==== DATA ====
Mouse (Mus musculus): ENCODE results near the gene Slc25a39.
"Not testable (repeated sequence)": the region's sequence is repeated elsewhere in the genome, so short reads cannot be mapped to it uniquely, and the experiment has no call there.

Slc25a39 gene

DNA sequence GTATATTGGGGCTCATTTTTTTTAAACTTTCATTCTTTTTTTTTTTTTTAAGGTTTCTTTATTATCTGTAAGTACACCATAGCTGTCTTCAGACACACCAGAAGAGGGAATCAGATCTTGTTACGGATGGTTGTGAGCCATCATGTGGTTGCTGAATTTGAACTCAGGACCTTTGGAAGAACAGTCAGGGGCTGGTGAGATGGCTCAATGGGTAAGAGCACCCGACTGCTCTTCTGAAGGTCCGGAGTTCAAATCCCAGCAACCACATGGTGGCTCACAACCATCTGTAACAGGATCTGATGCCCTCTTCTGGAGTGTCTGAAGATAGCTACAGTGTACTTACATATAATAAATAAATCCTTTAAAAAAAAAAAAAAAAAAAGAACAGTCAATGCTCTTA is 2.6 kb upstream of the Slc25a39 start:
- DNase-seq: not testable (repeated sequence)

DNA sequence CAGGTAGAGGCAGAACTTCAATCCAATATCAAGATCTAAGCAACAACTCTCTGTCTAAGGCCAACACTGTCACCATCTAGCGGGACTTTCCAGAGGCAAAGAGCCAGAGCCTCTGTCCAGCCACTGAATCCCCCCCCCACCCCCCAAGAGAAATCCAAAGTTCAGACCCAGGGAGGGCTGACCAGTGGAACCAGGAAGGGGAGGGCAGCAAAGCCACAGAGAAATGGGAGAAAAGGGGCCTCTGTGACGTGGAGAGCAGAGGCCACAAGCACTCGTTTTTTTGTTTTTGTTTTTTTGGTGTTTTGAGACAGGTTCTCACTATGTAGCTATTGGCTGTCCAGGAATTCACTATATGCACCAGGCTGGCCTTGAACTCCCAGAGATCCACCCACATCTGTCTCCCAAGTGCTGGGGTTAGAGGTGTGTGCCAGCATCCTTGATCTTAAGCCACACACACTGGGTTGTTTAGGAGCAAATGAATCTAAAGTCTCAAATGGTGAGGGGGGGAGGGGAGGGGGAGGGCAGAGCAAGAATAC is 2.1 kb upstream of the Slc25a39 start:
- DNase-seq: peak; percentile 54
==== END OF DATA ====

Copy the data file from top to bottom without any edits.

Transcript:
Mouse (Mus musculus): ENCODE results near the gene Slc25a39.
"Not testable (repeated sequence)": the region's sequence is repeated elsewhere in the genome, so short reads cannot be mapped to it uniquely, and the experiment has no call there.

Slc25a39 gene

DNA sequence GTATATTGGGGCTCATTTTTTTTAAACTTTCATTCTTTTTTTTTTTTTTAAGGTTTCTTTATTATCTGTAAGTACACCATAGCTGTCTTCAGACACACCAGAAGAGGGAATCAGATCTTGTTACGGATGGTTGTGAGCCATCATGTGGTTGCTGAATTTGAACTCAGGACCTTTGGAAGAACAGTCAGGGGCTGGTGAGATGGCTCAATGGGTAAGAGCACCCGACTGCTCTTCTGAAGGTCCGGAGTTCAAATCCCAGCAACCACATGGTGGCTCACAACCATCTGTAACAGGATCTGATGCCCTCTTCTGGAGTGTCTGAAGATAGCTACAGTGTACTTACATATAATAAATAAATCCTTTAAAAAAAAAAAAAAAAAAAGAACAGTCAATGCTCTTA is 2.6 kb upstream of the Slc25a39 start:
- DNase-seq: not testable (repeated sequence)

DNA sequence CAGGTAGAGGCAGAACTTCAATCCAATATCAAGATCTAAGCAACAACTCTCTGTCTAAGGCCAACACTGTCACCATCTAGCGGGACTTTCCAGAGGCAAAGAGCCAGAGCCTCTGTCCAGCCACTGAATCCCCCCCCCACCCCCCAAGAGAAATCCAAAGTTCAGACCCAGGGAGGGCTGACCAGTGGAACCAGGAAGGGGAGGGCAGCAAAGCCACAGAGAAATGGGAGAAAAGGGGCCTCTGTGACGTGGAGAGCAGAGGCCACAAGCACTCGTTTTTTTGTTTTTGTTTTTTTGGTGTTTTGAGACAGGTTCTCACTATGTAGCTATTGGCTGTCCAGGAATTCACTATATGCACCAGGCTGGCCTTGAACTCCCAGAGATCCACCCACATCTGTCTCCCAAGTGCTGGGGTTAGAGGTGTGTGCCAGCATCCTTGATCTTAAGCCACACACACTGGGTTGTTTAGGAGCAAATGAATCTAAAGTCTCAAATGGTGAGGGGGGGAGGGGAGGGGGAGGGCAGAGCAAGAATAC is 2.1 kb upstream of the Slc25a39 start:
- DNase-seq: peak; percentile 54